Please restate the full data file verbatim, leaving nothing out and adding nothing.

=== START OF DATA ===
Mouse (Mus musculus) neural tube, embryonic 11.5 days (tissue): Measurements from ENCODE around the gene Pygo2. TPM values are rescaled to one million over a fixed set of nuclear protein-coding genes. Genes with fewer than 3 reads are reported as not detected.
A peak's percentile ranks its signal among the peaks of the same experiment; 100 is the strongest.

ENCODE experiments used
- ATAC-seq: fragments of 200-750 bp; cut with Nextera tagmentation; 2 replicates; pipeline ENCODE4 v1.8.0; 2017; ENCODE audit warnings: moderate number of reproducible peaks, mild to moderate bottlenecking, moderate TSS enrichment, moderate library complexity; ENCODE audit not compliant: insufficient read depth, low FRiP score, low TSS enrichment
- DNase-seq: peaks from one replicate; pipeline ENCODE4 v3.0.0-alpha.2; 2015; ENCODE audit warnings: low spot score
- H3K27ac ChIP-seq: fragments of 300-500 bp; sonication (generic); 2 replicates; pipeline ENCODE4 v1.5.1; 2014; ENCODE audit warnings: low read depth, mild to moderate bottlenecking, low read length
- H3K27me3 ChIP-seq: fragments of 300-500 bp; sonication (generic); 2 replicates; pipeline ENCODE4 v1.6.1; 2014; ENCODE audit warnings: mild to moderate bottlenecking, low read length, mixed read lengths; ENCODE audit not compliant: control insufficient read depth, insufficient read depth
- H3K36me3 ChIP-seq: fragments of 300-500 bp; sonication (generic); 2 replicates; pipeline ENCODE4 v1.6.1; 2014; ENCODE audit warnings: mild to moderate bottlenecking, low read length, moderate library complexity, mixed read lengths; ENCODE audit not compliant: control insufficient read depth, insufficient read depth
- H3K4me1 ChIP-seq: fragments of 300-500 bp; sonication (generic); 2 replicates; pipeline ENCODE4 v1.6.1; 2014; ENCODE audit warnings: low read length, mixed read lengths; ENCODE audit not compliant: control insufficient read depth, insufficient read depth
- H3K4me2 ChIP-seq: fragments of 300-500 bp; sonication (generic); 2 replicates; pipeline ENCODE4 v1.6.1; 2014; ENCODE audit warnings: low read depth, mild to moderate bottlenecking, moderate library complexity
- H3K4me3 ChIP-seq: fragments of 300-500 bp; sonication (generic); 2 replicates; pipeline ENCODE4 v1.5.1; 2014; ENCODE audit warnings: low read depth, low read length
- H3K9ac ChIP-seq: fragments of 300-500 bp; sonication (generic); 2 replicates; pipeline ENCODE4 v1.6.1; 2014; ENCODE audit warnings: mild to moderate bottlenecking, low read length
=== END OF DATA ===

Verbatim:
Mouse (Mus musculus) neural tube, embryonic 11.5 days (tissue): Measurements from ENCODE around the gene Pygo2. TPM values are rescaled to one million over a fixed set of nuclear protein-coding genes. Genes with fewer than 3 reads are reported as not detected.
A peak's percentile ranks its signal among the peaks of the same experiment; 100 is the strongest.

ENCODE experiments used
- ATAC-seq: fragments of 200-750 bp; cut with Nextera tagmentation; 2 replicates; pipeline ENCODE4 v1.8.0; 2017; ENCODE audit warnings: moderate number of reproducible peaks, mild to moderate bottlenecking, moderate TSS enrichment, moderate library complexity; ENCODE audit not compliant: insufficient read depth, low FRiP score, low TSS enrichment
- DNase-seq: peaks from one replicate; pipeline ENCODE4 v3.0.0-alpha.2; 2015; ENCODE audit warnings: low spot score
- H3K27ac ChIP-seq: fragments of 300-500 bp; sonication (generic); 2 replicates; pipeline ENCODE4 v1.5.1; 2014; ENCODE audit warnings: low read depth, mild to moderate bottlenecking, low read length
- H3K27me3 ChIP-seq: fragments of 300-500 bp; sonication (generic); 2 replicates; pipeline ENCODE4 v1.6.1; 2014; ENCODE audit warnings: mild to moderate bottlenecking, low read length, mixed read lengths; ENCODE audit not compliant: control insufficient read depth, insufficient read depth
- H3K36me3 ChIP-seq: fragments of 300-500 bp; sonication (generic); 2 replicates; pipeline ENCODE4 v1.6.1; 2014; ENCODE audit warnings: mild to moderate bottlenecking, low read length, moderate library complexity, mixed read lengths; ENCODE audit not compliant: control insufficient read depth, insufficient read depth
- H3K4me1 ChIP-seq: fragments of 300-500 bp; sonication (generic); 2 replicates; pipeline ENCODE4 v1.6.1; 2014; ENCODE audit warnings: low read length, mixed read lengths; ENCODE audit not compliant: control insufficient read depth, insufficient read depth
- H3K4me2 ChIP-seq: fragments of 300-500 bp; sonication (generic); 2 replicates; pipeline ENCODE4 v1.6.1; 2014; ENCODE audit warnings: low read depth, mild to moderate bottlenecking, moderate library complexity
- H3K4me3 ChIP-seq: fragments of 300-500 bp; sonication (generic); 2 replicates; pipeline ENCODE4 v1.5.1; 2014; ENCODE audit warnings: low read depth, low read length
- H3K9ac ChIP-seq: fragments of 300-500 bp; sonication (generic); 2 replicates; pipeline ENCODE4 v1.6.1; 2014; ENCODE audit warnings: mild to moderate bottlenecking, low read length